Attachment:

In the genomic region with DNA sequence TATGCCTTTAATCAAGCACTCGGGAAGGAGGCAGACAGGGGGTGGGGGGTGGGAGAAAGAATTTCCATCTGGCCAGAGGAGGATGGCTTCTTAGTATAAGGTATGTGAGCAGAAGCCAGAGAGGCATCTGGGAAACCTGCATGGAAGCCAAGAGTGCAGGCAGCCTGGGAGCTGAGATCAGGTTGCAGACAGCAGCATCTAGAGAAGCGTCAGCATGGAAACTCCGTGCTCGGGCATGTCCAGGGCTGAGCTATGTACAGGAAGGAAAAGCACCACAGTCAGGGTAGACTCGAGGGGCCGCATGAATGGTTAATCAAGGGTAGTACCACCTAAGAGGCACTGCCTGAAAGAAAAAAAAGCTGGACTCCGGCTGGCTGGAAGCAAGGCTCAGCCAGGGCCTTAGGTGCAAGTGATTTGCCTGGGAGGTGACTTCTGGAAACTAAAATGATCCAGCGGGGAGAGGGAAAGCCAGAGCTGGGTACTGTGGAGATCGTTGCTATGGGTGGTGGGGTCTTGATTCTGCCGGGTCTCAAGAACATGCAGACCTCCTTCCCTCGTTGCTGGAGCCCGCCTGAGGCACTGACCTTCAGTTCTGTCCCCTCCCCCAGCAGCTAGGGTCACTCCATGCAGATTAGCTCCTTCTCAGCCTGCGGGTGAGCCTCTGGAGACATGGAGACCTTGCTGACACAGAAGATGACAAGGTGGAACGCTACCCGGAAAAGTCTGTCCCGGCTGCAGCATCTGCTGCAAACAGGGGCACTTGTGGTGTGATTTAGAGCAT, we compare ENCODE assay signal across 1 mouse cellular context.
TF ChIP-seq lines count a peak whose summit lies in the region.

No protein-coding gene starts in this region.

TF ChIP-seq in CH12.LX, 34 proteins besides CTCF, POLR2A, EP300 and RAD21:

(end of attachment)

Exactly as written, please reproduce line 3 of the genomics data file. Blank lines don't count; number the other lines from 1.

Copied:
No protein-coding gene starts in this region.